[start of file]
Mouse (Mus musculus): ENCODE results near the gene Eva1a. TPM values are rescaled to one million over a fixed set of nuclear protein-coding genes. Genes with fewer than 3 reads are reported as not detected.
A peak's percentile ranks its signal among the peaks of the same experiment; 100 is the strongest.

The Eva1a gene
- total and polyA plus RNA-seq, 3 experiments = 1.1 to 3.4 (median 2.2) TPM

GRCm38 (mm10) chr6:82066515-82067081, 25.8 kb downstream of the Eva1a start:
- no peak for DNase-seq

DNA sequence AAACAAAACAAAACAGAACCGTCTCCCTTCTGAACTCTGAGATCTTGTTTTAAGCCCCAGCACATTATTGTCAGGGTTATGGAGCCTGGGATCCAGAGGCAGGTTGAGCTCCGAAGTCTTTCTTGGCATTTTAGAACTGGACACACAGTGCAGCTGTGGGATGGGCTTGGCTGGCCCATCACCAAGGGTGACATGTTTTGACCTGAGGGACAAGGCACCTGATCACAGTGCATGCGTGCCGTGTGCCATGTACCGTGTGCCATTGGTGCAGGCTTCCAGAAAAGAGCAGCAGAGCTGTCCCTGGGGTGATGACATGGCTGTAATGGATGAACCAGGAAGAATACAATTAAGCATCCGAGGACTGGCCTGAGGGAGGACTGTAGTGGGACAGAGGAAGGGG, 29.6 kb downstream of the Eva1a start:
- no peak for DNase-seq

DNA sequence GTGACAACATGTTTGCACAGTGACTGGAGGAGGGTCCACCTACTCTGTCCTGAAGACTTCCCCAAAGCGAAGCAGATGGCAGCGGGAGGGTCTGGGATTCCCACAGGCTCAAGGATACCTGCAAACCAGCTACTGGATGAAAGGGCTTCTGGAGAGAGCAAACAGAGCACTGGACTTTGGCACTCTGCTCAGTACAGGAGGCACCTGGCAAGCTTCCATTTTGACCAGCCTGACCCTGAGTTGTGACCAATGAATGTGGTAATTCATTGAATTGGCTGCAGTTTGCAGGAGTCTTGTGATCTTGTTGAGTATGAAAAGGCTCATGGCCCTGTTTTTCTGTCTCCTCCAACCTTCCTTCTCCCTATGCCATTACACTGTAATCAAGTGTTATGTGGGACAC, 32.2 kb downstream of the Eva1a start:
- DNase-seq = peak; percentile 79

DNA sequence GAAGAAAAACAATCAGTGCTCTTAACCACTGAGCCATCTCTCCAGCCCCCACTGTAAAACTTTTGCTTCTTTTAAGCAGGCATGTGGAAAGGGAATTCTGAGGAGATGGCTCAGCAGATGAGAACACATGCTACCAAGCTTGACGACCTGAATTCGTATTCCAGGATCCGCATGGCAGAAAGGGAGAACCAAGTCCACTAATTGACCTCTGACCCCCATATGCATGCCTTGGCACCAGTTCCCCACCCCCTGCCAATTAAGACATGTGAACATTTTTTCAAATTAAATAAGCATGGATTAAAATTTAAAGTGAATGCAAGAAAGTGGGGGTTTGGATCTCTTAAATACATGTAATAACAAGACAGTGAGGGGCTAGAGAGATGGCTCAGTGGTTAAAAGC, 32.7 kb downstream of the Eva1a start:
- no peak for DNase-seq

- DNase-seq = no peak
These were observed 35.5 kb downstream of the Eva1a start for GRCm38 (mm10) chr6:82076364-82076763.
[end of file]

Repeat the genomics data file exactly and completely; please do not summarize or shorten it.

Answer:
Mouse (Mus musculus): ENCODE results near the gene Eva1a. TPM values are rescaled to one million over a fixed set of nuclear protein-coding genes. Genes with fewer than 3 reads are reported as not detected.
A peak's percentile ranks its signal among the peaks of the same experiment; 100 is the strongest.

The Eva1a gene
- total and polyA plus RNA-seq, 3 experiments = 1.1 to 3.4 (median 2.2) TPM

GRCm38 (mm10) chr6:82066515-82067081, 25.8 kb downstream of the Eva1a start:
- no peak for DNase-seq

DNA sequence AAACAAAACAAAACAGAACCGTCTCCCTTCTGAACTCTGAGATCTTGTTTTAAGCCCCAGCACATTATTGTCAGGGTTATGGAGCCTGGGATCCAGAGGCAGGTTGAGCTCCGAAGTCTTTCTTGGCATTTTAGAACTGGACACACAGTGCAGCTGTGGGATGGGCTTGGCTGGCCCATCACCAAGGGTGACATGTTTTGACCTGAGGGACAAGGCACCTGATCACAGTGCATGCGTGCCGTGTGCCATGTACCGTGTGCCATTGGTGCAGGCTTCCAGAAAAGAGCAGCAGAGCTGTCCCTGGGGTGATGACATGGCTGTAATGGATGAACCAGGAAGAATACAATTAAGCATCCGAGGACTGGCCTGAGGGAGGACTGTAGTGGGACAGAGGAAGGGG, 29.6 kb downstream of the Eva1a start:
- no peak for DNase-seq

DNA sequence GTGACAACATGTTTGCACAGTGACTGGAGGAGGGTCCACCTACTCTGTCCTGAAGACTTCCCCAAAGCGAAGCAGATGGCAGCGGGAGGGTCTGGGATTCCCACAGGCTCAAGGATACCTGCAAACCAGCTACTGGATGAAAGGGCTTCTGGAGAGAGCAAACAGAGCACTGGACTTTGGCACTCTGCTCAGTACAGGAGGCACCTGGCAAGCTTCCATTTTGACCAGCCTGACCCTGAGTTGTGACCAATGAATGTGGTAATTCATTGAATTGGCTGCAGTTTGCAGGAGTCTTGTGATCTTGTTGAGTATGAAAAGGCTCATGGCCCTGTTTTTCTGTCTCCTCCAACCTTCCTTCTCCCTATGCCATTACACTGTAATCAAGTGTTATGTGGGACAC, 32.2 kb downstream of the Eva1a start:
- DNase-seq = peak; percentile 79

DNA sequence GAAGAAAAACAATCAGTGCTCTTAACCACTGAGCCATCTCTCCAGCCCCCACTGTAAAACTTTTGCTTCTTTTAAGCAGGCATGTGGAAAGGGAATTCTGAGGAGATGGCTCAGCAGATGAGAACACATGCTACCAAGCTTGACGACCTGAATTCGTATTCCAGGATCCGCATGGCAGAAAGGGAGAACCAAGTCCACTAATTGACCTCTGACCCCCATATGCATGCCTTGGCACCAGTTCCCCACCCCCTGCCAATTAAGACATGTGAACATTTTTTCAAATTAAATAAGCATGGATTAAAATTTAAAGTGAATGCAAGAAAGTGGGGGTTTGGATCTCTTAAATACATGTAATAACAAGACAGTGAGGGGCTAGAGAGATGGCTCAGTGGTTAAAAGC, 32.7 kb downstream of the Eva1a start:
- no peak for DNase-seq

- DNase-seq = no peak
These were observed 35.5 kb downstream of the Eva1a start for GRCm38 (mm10) chr6:82076364-82076763.